By Brad Bell
Work may be stressful when we feel that we do not have enough time to complete the work. We may wish to find a way to better manage our time. This could include a number of things, such as prioritizing tasks and developing plans to achieve goals.
Hafner and Stock (2010) conducted an experiment that addressed the effects of time management training. Participants were randomly assigned to either a training group or a control group (the control group was training at a later time). Their findings suggest that the time management training increased perceived control of time and reduced perceived stress. However, their findings suggest that the time management training did not affect overall job performance ratings (supervisor ratings). (1)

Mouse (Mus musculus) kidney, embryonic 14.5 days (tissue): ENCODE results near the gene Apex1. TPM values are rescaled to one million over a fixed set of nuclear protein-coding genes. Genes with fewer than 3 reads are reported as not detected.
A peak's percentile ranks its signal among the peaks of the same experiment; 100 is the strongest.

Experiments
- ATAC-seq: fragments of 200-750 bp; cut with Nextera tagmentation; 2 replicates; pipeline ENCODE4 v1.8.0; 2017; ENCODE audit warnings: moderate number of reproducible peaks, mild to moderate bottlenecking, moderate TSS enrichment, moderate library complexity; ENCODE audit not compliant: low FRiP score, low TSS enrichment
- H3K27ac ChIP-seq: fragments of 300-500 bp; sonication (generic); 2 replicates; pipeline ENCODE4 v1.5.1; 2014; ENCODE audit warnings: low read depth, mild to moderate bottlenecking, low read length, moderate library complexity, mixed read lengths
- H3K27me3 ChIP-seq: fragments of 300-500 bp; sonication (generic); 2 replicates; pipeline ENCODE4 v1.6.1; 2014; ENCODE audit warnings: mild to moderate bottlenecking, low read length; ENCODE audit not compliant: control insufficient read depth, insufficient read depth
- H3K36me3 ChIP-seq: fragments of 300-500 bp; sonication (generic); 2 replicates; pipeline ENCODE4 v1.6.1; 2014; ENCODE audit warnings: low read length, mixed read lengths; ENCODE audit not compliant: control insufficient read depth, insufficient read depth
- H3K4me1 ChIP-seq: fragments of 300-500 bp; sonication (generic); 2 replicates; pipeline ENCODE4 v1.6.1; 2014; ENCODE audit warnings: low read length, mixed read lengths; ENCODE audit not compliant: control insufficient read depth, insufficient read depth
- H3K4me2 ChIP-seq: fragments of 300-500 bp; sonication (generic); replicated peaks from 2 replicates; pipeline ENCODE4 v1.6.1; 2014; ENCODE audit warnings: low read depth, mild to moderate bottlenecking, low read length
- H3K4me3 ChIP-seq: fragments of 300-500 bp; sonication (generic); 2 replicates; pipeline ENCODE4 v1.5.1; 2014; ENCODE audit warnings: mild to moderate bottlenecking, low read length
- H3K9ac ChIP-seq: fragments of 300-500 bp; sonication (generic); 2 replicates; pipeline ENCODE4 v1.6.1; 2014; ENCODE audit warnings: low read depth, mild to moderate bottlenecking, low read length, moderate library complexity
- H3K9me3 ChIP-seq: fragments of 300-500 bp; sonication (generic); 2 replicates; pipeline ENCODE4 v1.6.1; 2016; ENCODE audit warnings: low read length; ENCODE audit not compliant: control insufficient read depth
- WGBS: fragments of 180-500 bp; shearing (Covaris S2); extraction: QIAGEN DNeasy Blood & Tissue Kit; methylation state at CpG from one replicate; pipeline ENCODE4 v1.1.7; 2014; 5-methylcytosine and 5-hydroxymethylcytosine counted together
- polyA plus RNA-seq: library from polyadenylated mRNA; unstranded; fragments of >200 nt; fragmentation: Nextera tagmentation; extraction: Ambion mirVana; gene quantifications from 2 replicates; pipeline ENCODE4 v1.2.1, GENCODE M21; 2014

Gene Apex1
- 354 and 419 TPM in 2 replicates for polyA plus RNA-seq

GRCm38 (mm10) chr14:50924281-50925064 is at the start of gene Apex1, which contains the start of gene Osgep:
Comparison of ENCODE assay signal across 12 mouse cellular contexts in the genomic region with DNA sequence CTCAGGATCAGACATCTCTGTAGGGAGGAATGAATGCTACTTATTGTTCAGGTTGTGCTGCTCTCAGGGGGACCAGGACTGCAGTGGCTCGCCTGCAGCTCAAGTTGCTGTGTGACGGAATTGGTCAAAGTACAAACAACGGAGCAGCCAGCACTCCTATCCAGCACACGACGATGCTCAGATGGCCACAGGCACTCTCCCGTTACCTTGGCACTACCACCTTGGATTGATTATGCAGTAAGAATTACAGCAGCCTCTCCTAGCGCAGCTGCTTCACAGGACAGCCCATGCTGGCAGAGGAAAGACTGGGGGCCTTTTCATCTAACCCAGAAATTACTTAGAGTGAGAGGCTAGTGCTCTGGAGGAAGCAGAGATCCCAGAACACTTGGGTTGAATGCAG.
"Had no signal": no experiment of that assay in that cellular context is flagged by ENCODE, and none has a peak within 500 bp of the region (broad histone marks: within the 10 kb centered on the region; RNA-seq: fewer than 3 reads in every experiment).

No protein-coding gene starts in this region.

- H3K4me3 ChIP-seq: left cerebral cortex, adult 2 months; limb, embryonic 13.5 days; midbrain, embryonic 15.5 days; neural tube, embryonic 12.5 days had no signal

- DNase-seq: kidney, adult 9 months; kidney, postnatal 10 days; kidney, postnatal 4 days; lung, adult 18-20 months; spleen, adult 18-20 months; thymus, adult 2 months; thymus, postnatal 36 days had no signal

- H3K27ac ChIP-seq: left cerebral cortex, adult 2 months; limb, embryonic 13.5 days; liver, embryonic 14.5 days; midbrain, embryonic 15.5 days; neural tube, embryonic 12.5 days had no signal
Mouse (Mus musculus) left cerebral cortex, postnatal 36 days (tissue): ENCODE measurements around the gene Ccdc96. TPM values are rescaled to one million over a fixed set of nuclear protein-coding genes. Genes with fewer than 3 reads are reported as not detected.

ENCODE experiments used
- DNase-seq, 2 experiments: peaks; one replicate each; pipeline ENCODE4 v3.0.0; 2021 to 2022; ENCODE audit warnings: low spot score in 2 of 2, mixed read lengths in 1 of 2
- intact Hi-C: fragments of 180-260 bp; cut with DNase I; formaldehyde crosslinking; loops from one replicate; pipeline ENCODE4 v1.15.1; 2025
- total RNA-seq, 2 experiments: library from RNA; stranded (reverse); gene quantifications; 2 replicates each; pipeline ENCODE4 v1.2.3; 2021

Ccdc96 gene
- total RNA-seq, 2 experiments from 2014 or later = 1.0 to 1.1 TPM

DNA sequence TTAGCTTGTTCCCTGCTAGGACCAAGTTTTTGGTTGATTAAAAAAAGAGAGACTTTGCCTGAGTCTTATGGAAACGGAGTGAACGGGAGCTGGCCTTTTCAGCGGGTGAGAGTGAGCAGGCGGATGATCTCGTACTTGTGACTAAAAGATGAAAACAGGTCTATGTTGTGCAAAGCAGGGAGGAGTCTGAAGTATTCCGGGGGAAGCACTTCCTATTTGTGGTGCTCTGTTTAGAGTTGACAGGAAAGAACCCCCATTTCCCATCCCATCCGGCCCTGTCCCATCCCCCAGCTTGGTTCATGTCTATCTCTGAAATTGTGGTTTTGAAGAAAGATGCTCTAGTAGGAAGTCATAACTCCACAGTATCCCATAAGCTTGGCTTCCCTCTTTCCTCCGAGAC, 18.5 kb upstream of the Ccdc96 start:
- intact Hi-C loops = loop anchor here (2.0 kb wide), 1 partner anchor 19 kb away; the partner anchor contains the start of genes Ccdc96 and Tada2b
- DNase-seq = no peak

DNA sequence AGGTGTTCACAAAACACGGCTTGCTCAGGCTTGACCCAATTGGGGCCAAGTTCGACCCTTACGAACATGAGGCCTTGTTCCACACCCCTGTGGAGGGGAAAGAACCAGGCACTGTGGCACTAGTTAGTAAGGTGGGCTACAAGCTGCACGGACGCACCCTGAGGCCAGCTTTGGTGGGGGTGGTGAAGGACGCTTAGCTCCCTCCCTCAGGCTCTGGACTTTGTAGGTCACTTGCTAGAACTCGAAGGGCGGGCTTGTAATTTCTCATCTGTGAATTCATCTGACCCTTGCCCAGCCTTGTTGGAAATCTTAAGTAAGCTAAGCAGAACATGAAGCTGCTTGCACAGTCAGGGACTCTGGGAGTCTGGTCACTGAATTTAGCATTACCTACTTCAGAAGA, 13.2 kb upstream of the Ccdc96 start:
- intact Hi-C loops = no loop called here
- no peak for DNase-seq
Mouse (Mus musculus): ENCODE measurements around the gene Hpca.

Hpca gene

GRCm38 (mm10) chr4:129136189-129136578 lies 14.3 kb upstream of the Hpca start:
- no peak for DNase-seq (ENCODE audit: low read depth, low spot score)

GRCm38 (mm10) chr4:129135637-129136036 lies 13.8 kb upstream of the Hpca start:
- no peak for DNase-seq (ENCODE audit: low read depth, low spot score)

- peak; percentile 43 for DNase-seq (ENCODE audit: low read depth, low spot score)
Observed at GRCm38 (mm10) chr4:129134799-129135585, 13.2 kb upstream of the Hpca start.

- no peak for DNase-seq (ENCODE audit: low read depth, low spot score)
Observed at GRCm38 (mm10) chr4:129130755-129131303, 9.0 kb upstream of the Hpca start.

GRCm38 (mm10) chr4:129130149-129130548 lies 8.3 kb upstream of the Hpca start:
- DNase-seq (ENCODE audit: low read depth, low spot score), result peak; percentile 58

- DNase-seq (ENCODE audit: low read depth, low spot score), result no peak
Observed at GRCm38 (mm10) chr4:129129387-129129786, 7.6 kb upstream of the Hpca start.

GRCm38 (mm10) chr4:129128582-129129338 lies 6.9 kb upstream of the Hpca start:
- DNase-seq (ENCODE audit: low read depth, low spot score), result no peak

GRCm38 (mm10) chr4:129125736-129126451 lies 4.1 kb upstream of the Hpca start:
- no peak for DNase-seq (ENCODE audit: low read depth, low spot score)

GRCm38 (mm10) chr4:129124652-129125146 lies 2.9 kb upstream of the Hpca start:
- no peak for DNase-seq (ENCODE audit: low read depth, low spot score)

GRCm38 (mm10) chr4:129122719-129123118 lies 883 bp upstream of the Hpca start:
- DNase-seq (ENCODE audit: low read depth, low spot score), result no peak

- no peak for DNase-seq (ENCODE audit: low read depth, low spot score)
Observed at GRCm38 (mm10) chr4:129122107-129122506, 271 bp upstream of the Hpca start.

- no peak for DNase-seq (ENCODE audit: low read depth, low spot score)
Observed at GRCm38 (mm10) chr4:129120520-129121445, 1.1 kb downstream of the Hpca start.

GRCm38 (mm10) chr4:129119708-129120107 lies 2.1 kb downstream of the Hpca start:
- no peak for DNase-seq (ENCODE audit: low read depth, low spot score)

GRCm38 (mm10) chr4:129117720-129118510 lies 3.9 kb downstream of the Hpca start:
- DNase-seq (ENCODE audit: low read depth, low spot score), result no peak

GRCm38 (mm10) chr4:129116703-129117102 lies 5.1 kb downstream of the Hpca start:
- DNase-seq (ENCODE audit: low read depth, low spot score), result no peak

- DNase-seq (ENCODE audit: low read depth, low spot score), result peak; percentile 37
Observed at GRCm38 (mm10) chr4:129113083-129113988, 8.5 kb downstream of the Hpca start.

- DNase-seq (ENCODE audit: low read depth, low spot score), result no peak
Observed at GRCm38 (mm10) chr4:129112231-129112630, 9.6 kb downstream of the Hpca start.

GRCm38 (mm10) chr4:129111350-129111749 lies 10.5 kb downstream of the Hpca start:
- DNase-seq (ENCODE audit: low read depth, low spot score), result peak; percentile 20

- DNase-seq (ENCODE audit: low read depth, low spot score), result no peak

Although time management training may not affect job performance, it still may be beneficial. It could lead to greater happiness because of less perceived stress. It may lead to lower perceived stress because the person feels that he or she has more control of time.
1. See their article for information on other findings.
Hafner, A., & Stock, A. (2010). Time management training and perceived control of time at work. The Journal of Psychology, 144, 429-447.